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Thursday, March 21, 2013

Punching bag...

Today in court the judge was calling out the names of people on the docket who were currently in jail.  They call out these names for the attorney's before court gets started so the attorney can let the judge know whether their client needs to be brought over from the jail.  If you have reached a settlement agreement, spoken with your client about it and the agreement is ready to be placed on the record, they need to be brought over.  If you have received an offer, your client declined it, you made a counter-offer and the prosecution declined it and you are just telling the court your client's case is for trial, they need not be brought over.

I did not fall into either of these camps, my kid had already been granted youthful offender status.  He had already entered his plea and had been released.  Three months ago he tested positive for marijuana and then came to court in February and tested positive again.  The judge had him taken into custody and set a $500 cash bond.

Forty-one days later no one in my kids family had bothered to pay the cash bond that would have gotten him released in time for him not to lose his job.  Forty-one days later, no one in my kids family has called to find out if there is any other way to get him out of jail.  Forty-one days later no one in my kids family had even bothered to show up for his court date.

The judge calls my kids name and I announce that he does not need to be brought over from the jail but I would like to address the court about his release.  I advise the court that while my kid did test positive for marijuana he has been reporting to his probation officer regularly, he is not behind on his supervision fees, he is paying the court, not much but on a regular basis, he is working a full-time job and has not picked up any new charges.  The judge chooses this time to crack jokes about how expensive keeping up a marijuana habit is and he has a $500 cash bond that would get him released.  There is more banter back and forth between the judge and the assistant district attorney but I just stand there...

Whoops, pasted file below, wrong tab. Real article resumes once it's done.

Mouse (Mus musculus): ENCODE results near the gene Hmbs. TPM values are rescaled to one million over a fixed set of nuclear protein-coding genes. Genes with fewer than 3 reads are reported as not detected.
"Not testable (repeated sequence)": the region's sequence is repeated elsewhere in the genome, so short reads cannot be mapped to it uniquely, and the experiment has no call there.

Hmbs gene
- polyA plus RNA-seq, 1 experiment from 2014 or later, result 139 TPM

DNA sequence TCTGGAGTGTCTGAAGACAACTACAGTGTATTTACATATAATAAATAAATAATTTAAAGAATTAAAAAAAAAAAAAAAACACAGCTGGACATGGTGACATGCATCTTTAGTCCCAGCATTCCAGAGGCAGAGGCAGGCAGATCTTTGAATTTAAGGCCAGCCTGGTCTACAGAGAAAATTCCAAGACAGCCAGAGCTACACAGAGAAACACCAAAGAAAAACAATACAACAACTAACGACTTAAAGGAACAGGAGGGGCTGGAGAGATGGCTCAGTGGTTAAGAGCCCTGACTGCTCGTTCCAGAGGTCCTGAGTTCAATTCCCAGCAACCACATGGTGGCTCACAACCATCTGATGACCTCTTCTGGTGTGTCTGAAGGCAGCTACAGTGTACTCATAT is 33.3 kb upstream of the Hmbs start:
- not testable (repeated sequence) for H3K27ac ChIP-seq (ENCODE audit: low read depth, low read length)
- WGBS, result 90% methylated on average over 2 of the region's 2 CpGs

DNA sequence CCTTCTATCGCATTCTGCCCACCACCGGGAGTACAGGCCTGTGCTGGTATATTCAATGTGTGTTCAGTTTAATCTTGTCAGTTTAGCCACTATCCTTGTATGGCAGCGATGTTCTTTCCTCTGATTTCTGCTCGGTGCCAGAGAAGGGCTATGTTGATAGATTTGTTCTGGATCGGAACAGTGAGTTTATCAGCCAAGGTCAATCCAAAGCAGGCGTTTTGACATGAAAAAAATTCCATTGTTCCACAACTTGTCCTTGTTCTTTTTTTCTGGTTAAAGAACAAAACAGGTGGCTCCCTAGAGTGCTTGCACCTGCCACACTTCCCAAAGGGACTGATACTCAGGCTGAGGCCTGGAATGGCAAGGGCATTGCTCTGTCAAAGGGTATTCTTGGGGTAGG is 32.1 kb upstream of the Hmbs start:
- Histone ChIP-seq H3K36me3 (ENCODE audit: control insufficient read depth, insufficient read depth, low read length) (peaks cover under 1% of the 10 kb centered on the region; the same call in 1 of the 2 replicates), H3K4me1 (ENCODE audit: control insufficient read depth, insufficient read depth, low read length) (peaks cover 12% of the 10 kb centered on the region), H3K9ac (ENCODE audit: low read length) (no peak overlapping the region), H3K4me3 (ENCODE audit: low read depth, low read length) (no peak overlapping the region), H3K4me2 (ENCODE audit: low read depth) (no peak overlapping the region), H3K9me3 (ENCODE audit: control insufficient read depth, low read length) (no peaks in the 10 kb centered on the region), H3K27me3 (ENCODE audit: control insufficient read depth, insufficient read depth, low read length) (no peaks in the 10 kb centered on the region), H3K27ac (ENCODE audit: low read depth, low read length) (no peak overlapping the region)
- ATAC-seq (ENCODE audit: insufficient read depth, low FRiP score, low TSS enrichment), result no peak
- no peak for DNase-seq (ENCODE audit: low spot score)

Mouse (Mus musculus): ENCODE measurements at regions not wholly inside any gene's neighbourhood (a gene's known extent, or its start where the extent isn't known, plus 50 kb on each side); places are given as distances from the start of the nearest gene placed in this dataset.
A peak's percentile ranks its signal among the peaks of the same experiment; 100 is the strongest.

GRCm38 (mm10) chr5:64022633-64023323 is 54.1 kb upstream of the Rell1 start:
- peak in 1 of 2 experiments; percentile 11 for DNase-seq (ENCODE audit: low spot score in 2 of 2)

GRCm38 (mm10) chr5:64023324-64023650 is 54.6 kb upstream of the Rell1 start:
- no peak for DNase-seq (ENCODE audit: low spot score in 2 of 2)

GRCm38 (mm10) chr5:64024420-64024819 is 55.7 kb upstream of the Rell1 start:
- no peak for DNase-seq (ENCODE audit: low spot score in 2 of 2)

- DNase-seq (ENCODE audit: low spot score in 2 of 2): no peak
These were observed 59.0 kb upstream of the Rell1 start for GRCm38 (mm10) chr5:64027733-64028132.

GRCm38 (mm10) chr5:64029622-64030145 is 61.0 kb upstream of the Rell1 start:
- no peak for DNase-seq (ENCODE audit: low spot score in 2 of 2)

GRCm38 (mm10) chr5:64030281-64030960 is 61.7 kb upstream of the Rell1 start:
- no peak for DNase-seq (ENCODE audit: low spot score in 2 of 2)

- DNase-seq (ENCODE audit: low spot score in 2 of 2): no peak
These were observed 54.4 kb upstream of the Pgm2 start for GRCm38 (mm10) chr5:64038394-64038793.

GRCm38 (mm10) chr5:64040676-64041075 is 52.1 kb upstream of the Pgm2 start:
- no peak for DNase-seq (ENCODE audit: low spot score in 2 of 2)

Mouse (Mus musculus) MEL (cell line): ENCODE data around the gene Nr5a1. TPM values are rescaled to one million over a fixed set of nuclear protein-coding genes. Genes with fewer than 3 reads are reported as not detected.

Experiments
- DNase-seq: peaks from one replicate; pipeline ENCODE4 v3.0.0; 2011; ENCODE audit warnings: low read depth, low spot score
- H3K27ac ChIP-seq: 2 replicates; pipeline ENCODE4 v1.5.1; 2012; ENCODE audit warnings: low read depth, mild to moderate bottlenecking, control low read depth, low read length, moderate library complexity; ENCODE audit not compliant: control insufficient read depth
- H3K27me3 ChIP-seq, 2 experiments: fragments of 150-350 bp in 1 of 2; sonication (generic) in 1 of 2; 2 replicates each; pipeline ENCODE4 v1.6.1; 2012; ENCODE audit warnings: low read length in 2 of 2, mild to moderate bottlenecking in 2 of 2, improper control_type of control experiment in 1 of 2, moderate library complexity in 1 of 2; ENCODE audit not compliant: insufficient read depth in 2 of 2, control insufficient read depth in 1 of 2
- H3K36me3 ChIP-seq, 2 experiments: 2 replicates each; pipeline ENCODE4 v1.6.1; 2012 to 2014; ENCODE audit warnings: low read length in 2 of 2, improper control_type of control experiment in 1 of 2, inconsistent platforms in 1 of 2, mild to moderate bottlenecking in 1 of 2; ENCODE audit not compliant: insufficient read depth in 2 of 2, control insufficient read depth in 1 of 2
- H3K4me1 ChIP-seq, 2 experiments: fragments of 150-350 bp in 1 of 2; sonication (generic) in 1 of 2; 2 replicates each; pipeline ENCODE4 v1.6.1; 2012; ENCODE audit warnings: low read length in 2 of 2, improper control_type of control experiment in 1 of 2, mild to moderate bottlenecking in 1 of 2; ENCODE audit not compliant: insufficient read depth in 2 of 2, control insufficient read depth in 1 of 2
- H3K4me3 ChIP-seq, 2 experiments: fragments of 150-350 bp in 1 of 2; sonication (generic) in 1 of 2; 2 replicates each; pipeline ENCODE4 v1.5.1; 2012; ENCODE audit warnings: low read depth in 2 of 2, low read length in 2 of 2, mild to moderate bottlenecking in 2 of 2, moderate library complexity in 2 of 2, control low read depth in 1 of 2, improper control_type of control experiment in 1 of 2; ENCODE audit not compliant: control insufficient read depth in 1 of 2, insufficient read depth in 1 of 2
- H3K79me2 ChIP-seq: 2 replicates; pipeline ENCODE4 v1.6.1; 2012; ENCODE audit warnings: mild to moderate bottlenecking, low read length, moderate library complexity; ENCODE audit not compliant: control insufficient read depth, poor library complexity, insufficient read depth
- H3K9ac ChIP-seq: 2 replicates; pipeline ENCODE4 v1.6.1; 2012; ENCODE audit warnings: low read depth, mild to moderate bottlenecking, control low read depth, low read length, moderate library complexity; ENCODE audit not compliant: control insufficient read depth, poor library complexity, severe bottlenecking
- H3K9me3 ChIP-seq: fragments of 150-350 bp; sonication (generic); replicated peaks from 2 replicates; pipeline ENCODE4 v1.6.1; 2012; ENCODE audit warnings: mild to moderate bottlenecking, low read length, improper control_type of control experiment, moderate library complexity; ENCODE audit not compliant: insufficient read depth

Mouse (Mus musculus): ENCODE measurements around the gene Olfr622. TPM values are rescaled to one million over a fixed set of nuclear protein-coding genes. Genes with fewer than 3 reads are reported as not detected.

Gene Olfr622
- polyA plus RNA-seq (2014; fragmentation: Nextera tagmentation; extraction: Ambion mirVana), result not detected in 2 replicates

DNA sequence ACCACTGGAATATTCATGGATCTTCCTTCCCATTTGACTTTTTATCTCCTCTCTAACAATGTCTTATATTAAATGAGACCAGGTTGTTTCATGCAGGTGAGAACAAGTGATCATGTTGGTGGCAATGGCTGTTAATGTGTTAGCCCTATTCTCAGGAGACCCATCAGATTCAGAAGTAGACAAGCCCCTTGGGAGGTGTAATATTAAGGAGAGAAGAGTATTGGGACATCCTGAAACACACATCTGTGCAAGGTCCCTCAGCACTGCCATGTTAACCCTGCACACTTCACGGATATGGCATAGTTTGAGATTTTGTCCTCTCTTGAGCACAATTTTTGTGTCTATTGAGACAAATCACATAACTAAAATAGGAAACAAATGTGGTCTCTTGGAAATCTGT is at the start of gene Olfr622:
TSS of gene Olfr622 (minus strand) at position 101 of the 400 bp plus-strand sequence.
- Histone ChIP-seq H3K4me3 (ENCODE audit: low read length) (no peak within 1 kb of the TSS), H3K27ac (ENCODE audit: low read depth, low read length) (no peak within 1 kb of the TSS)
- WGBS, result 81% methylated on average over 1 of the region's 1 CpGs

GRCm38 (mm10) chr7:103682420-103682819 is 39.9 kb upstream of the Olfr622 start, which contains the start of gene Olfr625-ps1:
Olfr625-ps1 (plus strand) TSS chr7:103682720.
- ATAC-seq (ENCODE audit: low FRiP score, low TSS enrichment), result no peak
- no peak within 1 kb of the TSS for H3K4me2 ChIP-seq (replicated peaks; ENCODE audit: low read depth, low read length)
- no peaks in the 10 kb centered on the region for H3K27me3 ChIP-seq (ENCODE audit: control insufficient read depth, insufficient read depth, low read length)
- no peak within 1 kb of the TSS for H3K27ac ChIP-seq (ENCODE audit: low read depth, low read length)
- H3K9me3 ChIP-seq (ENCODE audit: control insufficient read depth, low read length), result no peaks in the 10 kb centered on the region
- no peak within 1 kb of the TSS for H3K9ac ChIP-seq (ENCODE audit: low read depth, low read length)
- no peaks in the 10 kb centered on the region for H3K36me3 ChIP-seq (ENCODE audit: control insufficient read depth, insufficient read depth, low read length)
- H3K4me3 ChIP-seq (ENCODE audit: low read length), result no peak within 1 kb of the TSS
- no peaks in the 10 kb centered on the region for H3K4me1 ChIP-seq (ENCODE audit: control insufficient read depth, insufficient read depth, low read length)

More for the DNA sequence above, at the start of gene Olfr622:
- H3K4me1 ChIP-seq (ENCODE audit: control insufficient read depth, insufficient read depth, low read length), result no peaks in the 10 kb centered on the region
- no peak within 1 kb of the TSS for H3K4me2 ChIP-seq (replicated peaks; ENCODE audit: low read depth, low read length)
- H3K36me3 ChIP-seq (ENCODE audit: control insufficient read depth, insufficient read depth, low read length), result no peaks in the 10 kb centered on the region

Unimpressed...

                    Not laughing...

                              Not smiling...

                                        Waiting...........

Finally my judge says "is there anyone in his family out there?"

Me: No sir, no one from his family has ever been outside waiting to speak on his behalf.

Judge: You're just going to stand up there and take all his blows for him, huh?  I'm proud of you.

Me: Judge, since this case started he hasn't had anyone to stand by him but me. No one has ever been outside waiting to speak on his behalf. I am all he's got.

There was some more back and forth but eventually the judge decided to release my kid without posting a bond. 

There is a quote that is attributed to Clarence Darrow:
"To be an effective criminal defense counsel, an attorney must be prepared to be demanding, outrageous, irreverent, blasphemous, a rouge, a renegade, and a hated, isolated, and lonely person...few love a spokesman for the despised and the damned." 
If I can be so bold as to add to his words, I would venture to say that to be an effective criminal defense counsel, an attorney must be prepared to be a punching bag.  Our clients have been broken down so much, so often and by so many different people that allowing the system to do it is like standing by watching a man that is already beat down get kicked in the face.  I will not let you treat me like a punching bag too often, and I am not going to let you punch too hard, but for my clients I will stand in and let you get your few digs in.  The beauty of me standing in and getting beat in lieu of my clients....
....I possess the tools necessary to punch you back :-)

Until next time,

Be blessed, be careful, don't confess and don't consent.

~LT